Anthony Hamilton: Soulife

These days in soul music the women outnumber the men although strong musicians like Hamilton make up for the lack of numbers with tough releases like this one. Masters from his time at the Soulife label between ’99-01 were unearthed and remixed resulting in more of Hamilton’s warm-brandy feeling soul.

The gospel blues in his voice has the unassumed character of a country singer and reminders of Bobby Womack. Fools may have missed him because in the corporate backed beautiful people marketing vision the absence of everyone’s heartthrob looks, shiny thing cheerleading, and straight-up begging does not an R and B star make.

Hamilton’s earnest crooning creates the feeling of something familiar and easy to connect to because he doesn’t reinvent soul but grabs hold of the tradition and makes you hear his personal light within it. ” I Used To Love Someone” is moderate paced dancing for the brokenhearted among beautiful Spanish guitar strums, rhythm, and Hamilton singing like a man remembering a fallen romance. Sentiment of this kind where lovers battle to reach understanding gives the music a sullen longing. “I Cry” records the lump in Hamilton’s throat that has the solemn moans that flashback Bill Withers.

A rotating carousel beat carrying sweet subtle chimes and dreamy guitar emulates the sound of tears. Songs with Macy Gray and Sunshine Anderson are funny and sensual. “Love And War” starts its mild funk with a country rock guitar moving throughout the song’s arrangement. When they trade turns singing you can’t help but laugh when Hamilton asks “Why you want to hurt me?” and Macy replies in her just woke-up in the morning rasp “I tried to hurt because you tried to play me out.” Love gets better with “Last Night” where Anderson’s earthy vixen mode alto, tender vibe playing and male balladeer back-up singers join Hamilton’s love mutters in a grinding love romp.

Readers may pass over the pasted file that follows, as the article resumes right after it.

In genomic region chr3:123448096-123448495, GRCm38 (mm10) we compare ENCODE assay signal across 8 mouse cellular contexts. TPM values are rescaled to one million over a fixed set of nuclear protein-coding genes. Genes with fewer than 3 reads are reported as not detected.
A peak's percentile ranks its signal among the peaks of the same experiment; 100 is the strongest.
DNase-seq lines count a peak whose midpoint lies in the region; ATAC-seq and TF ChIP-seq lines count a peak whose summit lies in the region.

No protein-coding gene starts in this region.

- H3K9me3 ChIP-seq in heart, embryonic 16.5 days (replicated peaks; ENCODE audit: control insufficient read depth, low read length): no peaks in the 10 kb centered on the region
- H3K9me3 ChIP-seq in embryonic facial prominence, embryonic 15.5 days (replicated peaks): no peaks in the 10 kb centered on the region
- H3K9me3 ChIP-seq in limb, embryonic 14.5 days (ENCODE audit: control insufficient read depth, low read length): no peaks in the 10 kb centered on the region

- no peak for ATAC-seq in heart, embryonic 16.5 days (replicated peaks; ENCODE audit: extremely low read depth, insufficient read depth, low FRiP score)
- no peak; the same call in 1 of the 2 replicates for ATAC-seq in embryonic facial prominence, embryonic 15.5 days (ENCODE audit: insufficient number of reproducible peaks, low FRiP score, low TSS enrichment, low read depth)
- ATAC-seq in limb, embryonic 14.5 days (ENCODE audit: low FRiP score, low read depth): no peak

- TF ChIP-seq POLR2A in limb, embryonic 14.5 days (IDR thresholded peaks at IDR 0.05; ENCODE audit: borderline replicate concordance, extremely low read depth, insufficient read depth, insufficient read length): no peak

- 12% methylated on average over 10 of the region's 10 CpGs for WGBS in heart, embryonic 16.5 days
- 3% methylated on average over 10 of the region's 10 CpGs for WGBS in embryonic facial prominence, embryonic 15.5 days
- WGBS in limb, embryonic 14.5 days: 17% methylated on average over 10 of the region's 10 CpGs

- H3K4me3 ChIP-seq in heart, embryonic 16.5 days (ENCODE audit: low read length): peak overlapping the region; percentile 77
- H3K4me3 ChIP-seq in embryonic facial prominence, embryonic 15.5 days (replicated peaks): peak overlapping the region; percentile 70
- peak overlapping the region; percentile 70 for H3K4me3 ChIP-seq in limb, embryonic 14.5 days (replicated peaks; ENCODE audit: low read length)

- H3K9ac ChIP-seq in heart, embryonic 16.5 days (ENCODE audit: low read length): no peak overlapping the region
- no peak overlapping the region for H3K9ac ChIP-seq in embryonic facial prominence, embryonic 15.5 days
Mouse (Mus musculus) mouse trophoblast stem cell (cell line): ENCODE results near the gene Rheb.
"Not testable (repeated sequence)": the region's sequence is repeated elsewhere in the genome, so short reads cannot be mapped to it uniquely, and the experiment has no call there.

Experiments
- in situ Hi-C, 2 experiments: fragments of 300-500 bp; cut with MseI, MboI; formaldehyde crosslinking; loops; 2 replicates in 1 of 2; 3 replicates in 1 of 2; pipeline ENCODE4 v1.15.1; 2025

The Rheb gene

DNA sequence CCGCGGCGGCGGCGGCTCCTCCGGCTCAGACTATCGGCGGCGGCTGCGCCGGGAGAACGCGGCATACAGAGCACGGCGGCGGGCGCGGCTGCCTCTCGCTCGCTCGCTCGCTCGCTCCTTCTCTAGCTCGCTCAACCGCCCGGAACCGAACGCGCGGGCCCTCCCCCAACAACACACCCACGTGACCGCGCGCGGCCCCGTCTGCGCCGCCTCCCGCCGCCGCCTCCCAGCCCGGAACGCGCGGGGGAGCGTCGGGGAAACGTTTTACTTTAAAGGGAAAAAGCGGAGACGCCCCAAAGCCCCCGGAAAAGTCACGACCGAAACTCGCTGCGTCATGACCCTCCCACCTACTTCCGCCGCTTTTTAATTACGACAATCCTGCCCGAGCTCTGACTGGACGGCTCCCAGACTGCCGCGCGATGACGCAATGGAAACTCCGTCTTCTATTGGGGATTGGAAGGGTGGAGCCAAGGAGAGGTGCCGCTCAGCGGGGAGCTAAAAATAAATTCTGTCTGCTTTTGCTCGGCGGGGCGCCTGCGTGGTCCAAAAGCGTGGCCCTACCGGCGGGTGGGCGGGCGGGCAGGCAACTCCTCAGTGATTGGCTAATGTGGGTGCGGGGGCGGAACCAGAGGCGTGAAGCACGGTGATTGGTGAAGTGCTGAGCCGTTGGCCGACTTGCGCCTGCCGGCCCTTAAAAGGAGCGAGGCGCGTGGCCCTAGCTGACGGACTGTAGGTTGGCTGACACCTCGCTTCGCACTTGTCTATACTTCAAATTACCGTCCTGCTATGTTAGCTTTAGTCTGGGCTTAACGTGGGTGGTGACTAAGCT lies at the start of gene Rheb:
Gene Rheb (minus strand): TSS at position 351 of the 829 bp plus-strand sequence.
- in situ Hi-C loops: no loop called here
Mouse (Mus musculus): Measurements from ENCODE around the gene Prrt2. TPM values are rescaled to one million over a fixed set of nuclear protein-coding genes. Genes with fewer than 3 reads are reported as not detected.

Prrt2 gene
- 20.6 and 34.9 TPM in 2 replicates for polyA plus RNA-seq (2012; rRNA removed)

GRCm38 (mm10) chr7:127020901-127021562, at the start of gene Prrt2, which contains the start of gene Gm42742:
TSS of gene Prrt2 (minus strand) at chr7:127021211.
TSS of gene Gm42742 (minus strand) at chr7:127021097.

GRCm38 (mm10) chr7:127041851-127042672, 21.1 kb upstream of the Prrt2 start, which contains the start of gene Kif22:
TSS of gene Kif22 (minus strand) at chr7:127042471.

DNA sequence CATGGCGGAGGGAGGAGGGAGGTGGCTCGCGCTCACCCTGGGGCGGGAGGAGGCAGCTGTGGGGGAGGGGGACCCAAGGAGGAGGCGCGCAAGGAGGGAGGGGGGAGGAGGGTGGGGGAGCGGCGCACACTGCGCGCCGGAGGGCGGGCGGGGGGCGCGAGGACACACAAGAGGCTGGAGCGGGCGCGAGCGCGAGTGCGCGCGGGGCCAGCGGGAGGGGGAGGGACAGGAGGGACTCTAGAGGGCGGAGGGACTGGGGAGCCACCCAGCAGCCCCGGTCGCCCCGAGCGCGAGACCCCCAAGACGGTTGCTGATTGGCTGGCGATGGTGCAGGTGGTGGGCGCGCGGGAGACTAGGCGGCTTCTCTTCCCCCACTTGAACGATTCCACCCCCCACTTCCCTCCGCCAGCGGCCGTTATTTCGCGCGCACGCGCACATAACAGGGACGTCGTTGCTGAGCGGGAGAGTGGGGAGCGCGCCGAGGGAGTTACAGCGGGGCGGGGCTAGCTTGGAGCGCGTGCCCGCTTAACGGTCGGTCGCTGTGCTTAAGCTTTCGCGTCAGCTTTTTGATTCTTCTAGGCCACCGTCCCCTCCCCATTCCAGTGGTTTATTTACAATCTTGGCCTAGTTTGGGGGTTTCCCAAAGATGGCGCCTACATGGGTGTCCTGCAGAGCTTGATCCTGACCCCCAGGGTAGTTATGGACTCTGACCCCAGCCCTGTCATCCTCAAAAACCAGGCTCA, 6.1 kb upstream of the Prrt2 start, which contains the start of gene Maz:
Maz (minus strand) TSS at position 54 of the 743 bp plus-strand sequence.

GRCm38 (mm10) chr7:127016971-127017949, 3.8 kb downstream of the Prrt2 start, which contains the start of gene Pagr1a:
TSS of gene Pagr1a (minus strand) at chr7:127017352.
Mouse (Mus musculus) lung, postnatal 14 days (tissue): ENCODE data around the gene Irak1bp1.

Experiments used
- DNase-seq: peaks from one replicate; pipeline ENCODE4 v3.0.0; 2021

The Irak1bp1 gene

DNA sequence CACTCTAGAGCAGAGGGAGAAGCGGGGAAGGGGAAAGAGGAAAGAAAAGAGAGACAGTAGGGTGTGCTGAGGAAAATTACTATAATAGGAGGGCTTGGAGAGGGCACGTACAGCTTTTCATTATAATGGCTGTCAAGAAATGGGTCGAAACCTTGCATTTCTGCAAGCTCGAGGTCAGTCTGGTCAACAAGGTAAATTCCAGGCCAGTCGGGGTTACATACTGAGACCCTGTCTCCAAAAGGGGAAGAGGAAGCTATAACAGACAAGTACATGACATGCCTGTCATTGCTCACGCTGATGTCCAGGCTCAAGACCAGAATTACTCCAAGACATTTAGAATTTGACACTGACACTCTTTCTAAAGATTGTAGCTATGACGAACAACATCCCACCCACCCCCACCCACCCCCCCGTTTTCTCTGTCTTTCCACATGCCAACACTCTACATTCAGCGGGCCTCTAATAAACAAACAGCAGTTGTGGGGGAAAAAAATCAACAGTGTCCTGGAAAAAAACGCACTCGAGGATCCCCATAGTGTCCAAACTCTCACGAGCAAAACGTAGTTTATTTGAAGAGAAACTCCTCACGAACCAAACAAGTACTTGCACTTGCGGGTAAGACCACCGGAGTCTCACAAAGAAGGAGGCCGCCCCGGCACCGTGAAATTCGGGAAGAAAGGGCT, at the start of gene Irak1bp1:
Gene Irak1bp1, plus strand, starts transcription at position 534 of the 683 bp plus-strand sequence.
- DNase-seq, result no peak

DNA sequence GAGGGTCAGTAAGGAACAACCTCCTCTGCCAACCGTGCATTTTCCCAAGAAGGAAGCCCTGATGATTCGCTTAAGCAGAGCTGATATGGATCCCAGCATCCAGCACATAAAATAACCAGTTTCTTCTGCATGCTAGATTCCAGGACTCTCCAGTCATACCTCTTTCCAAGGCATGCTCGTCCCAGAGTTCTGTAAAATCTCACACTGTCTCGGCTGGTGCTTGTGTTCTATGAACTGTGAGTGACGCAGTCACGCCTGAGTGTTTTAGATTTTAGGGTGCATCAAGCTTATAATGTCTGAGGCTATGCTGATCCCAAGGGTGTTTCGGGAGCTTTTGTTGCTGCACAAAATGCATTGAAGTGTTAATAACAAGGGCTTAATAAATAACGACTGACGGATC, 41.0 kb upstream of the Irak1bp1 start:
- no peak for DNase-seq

Masculinity of the take-home-to-your-mother type is what you get with Hamilton because he’s humble, honest, respectful and openly emotional. These qualities are what get him labeled “neo-soul” which is term that could only ultimately mean soul music after hip-hop. His style goes back to early soul where men weren’t afraid to sensitively express their feelings and it can be kind of strange when groups like Pretty Ricky are telling you to “Grind With Me.”

Age is the assumption but Hamilton has peers in the over-25 set including Eric Benet, Rahsaan Patterson and Dwele who live in the post-Prince Stevie Wonder world of R and B. “Icing On The Cake” is the sum of his creative toil at this time casting mild trance of falsetto and fine bass figures in blue. More than flirtation and much closer to the seduction Hamilton promises his potential date that she is his only desire. And this is why listening to this man from North Carolina is one of the genuine post Luther R and B love experiences.

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